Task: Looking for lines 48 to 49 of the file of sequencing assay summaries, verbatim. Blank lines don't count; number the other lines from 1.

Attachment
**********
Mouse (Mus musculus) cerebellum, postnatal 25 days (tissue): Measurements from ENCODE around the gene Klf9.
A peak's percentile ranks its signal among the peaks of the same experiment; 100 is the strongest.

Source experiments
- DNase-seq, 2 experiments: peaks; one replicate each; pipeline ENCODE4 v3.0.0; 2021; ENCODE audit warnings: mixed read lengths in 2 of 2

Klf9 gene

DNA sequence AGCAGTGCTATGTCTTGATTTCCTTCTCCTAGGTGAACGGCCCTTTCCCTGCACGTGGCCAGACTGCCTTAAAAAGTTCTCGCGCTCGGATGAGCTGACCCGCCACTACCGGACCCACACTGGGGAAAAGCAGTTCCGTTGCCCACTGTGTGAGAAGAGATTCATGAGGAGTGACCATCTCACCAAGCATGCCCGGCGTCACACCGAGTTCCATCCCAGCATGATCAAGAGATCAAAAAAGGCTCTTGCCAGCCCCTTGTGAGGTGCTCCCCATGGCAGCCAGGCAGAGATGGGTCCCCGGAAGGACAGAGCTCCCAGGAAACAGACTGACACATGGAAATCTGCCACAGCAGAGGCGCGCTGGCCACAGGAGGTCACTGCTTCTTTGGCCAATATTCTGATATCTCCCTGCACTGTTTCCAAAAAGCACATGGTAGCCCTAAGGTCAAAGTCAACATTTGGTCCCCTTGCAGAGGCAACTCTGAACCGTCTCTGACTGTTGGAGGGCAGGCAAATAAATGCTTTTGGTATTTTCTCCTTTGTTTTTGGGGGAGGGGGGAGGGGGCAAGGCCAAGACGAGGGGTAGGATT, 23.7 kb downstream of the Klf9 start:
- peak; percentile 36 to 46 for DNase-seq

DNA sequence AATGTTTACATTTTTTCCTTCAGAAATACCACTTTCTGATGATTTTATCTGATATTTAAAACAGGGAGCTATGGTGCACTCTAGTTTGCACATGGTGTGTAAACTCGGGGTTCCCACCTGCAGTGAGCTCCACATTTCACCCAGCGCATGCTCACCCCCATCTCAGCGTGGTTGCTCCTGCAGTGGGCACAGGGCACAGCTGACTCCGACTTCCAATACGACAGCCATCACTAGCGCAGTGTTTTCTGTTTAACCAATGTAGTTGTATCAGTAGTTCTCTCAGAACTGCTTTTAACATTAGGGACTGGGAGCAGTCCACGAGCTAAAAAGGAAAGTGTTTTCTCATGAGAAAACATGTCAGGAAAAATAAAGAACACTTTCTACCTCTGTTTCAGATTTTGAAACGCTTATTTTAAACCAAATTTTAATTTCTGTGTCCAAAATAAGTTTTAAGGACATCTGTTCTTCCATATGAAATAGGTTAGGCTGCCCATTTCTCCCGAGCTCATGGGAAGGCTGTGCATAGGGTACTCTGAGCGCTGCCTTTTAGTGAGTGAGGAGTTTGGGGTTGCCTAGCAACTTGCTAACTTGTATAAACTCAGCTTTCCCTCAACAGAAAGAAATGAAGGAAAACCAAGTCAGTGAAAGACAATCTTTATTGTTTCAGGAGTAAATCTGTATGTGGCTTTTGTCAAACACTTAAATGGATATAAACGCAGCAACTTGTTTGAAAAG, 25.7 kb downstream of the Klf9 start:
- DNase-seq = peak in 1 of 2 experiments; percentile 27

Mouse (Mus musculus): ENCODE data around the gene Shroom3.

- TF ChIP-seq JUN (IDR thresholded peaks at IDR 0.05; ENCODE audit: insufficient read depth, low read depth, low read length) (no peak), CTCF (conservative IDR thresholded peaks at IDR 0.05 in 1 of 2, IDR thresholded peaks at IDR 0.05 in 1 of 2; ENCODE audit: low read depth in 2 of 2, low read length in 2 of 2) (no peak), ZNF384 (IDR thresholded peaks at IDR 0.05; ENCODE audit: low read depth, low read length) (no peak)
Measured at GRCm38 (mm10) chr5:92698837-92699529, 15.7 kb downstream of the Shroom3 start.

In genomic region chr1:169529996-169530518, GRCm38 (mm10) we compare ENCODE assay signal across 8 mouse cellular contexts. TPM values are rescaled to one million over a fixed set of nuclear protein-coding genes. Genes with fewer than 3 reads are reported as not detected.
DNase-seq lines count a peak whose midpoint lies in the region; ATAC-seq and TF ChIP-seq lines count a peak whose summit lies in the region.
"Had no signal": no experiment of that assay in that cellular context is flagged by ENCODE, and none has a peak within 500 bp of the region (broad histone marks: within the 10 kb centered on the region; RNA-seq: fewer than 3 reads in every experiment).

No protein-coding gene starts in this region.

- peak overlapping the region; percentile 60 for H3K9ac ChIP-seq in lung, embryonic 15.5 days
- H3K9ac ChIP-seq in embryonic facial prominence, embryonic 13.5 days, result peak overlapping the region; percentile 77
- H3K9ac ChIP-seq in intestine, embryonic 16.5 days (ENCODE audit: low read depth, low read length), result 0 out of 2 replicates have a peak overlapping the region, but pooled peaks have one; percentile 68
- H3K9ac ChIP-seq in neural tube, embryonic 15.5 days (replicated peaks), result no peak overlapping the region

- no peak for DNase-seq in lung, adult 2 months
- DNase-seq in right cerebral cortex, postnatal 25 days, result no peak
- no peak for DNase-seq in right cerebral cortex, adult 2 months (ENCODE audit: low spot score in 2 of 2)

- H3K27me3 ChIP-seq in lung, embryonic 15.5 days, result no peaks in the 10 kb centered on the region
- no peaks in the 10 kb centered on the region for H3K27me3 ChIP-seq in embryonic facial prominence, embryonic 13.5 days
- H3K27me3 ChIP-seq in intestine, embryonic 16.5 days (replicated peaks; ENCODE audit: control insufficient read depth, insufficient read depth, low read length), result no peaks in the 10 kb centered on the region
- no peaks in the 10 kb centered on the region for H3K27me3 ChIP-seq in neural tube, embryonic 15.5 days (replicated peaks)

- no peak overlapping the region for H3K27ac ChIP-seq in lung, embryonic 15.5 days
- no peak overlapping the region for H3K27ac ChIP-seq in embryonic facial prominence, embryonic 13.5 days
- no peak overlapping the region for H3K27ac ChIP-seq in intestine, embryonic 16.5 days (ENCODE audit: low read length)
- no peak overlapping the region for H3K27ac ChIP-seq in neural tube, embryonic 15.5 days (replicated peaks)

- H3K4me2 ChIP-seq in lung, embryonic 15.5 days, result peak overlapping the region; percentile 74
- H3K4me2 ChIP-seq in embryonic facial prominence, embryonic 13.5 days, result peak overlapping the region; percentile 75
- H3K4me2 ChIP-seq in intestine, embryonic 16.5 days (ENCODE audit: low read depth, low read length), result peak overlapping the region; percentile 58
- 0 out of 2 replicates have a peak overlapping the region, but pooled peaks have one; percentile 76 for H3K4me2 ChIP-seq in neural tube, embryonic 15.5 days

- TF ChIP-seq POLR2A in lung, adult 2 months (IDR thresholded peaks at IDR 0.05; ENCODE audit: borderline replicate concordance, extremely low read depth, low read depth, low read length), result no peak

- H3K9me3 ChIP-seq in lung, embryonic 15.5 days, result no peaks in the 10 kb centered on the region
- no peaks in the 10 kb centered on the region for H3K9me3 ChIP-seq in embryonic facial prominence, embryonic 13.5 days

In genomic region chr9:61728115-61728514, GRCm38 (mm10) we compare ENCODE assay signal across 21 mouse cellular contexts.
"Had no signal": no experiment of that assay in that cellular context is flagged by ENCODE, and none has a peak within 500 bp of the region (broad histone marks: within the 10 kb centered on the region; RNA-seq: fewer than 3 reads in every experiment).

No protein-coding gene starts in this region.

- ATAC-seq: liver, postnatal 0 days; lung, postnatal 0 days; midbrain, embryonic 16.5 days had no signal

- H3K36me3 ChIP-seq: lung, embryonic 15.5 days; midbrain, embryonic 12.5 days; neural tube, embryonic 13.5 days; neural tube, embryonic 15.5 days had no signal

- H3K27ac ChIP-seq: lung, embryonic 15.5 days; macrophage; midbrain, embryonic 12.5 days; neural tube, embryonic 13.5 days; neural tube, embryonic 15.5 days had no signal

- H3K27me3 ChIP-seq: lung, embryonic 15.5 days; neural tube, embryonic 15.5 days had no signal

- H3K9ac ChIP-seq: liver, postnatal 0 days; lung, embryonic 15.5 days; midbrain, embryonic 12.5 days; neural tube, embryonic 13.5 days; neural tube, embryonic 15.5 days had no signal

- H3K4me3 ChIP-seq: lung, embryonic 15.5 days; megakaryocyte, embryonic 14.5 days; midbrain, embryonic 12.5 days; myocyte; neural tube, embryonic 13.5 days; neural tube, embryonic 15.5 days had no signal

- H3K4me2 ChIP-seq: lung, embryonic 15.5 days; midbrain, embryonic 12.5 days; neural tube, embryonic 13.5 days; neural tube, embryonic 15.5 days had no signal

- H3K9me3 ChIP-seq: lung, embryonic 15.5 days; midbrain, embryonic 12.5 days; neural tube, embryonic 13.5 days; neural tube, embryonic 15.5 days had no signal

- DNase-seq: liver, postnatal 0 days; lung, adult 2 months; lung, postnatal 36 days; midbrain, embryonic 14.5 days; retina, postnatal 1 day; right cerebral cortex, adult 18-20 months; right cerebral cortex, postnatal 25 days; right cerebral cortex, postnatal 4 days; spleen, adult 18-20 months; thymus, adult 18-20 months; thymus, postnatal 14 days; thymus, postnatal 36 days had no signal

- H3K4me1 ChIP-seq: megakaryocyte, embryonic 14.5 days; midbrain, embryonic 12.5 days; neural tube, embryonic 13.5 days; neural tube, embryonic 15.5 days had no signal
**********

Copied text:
- H3K4me2 ChIP-seq: lung, embryonic 15.5 days; midbrain, embryonic 12.5 days; neural tube, embryonic 13.5 days; neural tube, embryonic 15.5 days had no signal

- H3K9me3 ChIP-seq: lung, embryonic 15.5 days; midbrain, embryonic 12.5 days; neural tube, embryonic 13.5 days; neural tube, embryonic 15.5 days had no signal